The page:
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Newsman Craig lived and died on the press

POSTED: December 14, 2008 1:00 a.m.

Northeast Georgia over the years produced some colorful journalists, some of whom attained national recognition for their writing.

Perhaps the rivalry among weekly newspapers in their heyday brought out the best in the editors. At one time, three weeklies flourished in Hall County: the Gainesville Eagle, predecessor to The Times, the Gainesville News and the Herald.

The Eagle and the News prospered, but the Herald didn't last as long. The Eagle entertained readers until the late 1940s, when it converted to the Gainesville Daily Times.

The Gainesville News, which for many years was operated by the Hardy family, published until it converted to the daily Morning News in the mid-1950s. Albert Hardy Sr., publisher of the News, became president of the National Editorial Association.

The Morning News lasted but a year, and weeklies have come and gone since.

William Harvey Craig published the Eagle for several years and became known for spinning interesting yarns, especially about the history of the area. Though he and Hardy Sr. were friends and respected one another, they sometimes crossed swords on their editorial pages, passionately supporting different candidates for office, different priorities for the city, county or state.

Born in the North Carolina mountains, Craig left home at age 15 and ended up in Dahlonega. He got a job as a printer's devil, kind of an apprentice in the print shop of the Dahlonega Signal newspaper. That launched a career that covered 67 years, much of it in North Georgia, though he traveled widely to work in various print-related jobs.

After serving as a printer for the federal government in Washington, D.C., he worked a while as a reporter for the Washington Post. Craig labored in almost every state east of the Mississippi River, "stopping in one place only long enough to work out a grubstake before moving on," according to his obituary.

He bought and operated the Jackson County Herald in Jefferson, the Brownsville, Texas, News and the Gainesville Eagle, owning all three at the same time. He also had been managing editor of the rival Gainesville News for about a year.

Known to most as "Harve," his Eagle staff affectionately called him "Boss." His other nicknames were "Tellum A. Lott" and "the Doctor" because of his vast encyclopaedic knowledge and his scholarly bearing.

Craig's colleagues knew him as sometimes harsh on the outside, but usually tender on the inside. Some called him slightly eccentric, but most agreed he was a different breed. He insisted on accuracy and truth in his newspapers. Often he would research for hours, even days, for the tiniest fact to complete whatever he was writing about.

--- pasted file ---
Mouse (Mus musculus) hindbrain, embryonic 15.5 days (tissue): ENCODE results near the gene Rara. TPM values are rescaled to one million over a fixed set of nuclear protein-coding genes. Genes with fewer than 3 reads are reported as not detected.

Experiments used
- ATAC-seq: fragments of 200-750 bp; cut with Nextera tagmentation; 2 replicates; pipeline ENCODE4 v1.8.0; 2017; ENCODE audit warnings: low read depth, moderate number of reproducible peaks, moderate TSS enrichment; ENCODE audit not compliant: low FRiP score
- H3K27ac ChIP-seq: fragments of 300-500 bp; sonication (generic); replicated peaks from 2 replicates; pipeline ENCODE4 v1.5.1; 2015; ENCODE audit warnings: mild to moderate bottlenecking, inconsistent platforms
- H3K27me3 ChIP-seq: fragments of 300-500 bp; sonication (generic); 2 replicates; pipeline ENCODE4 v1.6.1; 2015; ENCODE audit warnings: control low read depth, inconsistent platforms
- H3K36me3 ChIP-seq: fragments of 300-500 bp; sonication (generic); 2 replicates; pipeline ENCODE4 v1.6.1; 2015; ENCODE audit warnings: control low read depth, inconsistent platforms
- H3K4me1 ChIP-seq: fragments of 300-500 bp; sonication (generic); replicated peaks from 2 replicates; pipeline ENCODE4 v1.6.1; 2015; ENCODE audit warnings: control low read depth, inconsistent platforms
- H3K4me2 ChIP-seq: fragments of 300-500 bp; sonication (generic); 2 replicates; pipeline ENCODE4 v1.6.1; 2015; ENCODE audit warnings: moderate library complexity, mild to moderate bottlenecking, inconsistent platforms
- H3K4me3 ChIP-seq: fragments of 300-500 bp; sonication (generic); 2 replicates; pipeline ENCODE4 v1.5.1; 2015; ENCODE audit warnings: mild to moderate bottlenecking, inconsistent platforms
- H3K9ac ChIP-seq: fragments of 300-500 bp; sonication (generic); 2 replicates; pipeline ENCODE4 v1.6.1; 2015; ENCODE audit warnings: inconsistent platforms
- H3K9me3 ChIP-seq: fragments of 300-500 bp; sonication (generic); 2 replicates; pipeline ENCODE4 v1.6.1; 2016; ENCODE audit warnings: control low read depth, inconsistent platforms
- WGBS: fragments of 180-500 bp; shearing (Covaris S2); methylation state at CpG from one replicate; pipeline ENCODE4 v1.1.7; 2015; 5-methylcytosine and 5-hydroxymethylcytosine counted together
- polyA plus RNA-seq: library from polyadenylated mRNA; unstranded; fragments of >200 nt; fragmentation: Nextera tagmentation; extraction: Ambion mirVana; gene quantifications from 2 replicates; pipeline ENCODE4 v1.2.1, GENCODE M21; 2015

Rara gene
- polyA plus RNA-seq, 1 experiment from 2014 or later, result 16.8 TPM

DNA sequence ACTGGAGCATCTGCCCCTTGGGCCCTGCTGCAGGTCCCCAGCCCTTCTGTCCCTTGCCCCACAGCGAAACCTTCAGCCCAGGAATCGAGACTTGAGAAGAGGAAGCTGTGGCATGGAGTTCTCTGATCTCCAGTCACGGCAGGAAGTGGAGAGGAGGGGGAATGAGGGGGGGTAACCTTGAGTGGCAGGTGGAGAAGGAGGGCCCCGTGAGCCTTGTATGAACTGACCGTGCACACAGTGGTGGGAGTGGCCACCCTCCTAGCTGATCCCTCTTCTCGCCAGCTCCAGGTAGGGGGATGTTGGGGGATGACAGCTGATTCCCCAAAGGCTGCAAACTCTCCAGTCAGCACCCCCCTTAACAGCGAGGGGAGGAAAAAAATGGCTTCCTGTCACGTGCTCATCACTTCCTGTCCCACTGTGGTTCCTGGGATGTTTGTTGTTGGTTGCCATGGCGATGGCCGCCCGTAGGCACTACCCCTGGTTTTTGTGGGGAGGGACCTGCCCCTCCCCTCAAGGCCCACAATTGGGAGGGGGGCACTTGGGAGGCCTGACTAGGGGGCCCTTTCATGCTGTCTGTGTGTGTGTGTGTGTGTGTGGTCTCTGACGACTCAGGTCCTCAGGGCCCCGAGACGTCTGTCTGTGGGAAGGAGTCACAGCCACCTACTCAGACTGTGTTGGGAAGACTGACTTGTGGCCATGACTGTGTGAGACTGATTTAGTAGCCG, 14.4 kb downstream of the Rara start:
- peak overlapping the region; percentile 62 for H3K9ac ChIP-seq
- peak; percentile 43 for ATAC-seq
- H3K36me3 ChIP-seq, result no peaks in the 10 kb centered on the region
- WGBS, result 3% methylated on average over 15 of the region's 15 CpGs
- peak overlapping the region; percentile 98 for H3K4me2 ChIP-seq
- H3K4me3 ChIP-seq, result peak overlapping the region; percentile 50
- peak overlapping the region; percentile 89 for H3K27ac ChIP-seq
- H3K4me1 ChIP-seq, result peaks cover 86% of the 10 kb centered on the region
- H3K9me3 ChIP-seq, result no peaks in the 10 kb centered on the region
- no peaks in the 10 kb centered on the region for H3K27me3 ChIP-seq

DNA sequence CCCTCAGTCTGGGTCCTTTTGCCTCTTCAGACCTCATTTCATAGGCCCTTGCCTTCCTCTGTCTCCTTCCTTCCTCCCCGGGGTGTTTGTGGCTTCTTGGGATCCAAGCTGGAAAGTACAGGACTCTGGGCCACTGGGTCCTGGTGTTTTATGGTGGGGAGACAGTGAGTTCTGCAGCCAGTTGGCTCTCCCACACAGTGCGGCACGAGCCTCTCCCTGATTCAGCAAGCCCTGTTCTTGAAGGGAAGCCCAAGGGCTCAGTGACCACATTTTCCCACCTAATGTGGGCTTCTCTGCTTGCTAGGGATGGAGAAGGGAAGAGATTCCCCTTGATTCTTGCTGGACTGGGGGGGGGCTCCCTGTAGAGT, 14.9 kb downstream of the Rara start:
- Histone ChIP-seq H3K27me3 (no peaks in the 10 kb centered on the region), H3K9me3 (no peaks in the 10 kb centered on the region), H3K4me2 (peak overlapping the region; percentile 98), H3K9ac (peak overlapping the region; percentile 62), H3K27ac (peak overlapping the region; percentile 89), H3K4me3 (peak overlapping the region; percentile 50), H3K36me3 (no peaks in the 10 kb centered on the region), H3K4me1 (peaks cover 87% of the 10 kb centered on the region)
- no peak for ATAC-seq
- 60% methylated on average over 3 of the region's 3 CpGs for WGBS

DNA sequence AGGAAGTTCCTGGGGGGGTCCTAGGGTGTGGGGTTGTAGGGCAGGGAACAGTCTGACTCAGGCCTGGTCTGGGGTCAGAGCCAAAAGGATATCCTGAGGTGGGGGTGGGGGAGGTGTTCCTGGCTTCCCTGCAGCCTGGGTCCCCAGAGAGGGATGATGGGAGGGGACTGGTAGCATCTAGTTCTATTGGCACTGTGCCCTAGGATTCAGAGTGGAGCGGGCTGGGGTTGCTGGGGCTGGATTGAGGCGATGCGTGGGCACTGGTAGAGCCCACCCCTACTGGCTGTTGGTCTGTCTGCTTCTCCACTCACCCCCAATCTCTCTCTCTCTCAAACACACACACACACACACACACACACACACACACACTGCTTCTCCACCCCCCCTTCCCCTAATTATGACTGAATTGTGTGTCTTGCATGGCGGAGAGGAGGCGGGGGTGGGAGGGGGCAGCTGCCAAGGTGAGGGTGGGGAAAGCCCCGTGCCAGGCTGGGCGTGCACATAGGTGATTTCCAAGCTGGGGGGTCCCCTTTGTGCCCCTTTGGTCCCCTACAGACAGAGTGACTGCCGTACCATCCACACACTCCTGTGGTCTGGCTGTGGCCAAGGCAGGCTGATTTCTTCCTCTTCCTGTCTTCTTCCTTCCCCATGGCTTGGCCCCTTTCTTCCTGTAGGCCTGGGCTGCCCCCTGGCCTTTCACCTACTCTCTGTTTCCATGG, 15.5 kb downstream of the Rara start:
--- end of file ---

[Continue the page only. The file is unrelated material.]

"His writings were unique," friends wrote of him after his death. "He could grind his pen into adamantine hardness and literally pulverize all falsity and pretense. He could express himself in the simplest terms, be understood by the most illiterate. And he could write a story with such intense feeling and sympathy that a stoic would display emotion." The editor was honest, sincere and intolerant of shabby work, they wrote.

He taught such disciplines to his staff, and they admired him for the lessons they learned under him.
Craig died on the Eagle's press day just before Christmas 1936 at age 82. He had been retired 12 years, but kept his fingers punching keys on his beloved typewriter. He continued to write both for the Eagle and the News, and his work also was accepted by magazines or supplements to major newspapers.

Reflecting the esteem in which he was held, several members of the newspaper Hardy family served as pallbearers at his funeral, as well as other prominent journalists, civic leaders, elected officials and colleagues.

He is buried in Alta Vista Cemetery in Gainesville. Two sons followed their father's footsteps. Britt worked on the Eagle before working on the Atlanta papers and breaking the infamous Leo Frank case, the murder of Mary Phagan in Atlanta. He later worked for the New York Sun, but died in 1919 at the age of 25.

His brother, Pete Craig, reported for the Atlanta papers and became well known as a race car driver.

Johnny Vardeman is retired editor of The Times and can be reached at 2183 Pinetree Circle N.E., Gainesville, GA 30501; phone 770-532-2326. His column appears Sundays; you can read his past columns on gainesvilletimes.com.



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